Objective: Posttraumatic stress disorder (PTSD) has been best studied among combat veterans. Less is known about PTSD among civilian populations exposed to traumatic events. A recent mass murder spree by a gunman in a cafeteria in Killeen, Tex., has provided a unique opportunity to study acute- phase civilian responses to a combat type of experience. Method: Approximately 1 month after the disaster, 136 survivors were interviewed with the Diagnostic Interview Schedule/Disaster Supplement. Results: In the acute postdisaster period, 20% of the men and 36% of the women met criteria for PTSD, which was the most prevalent psychiatric disorder. Most subjects who developed PTSD had no history of psychiatric illness. Rates of preexisting PTSD were relatively high and did not predict the presence of PTSD after the disaster. A history of other predisaster psychiatric disorders predicted postdisaster PTSD in women but not in men. One-half of the women and one- fourth of the men with postdisaster PTSD also met criteria for another postdisaster psychiatric diagnosis, especially major depression. Psychopathology was infrequent in subjects without PTSD. Conclusions: Disaster intervention workers may be able to most effectively use limited mental health provider resources in the acute postdisaster period by focusing on screening for acute PTSD, which will identify the majority of cases with psychiatric disorders following this kind of disaster. Survivors who have no history of psychiatric disorder should be screened along with those who do because in the present study, they represented the majority of the PTSD cases. Subjects with a history of major depression and women with preexisting psychopathology may be especially vulnerable to posttraumatic syndromes. Individuals with PTSD should be further examined for additional psychiatric diagnoses that may complicate recovery, especially major depression. PTSD among survivors of civilian combat-like experiences does not appear to present in the same way that it has been described in Vietnam veterans.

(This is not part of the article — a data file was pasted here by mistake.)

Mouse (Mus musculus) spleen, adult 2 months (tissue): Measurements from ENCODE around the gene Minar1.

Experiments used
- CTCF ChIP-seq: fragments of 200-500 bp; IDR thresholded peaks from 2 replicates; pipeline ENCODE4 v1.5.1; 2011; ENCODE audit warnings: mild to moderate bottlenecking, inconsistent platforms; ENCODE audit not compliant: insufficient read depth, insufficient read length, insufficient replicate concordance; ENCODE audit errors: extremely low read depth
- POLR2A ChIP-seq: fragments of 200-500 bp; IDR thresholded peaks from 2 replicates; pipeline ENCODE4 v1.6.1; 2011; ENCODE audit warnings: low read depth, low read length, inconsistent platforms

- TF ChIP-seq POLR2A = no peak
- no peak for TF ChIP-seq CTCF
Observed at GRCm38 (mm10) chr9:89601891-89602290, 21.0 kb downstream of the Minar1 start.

ASJC Scopus subject areas
- Psychiatry and Mental health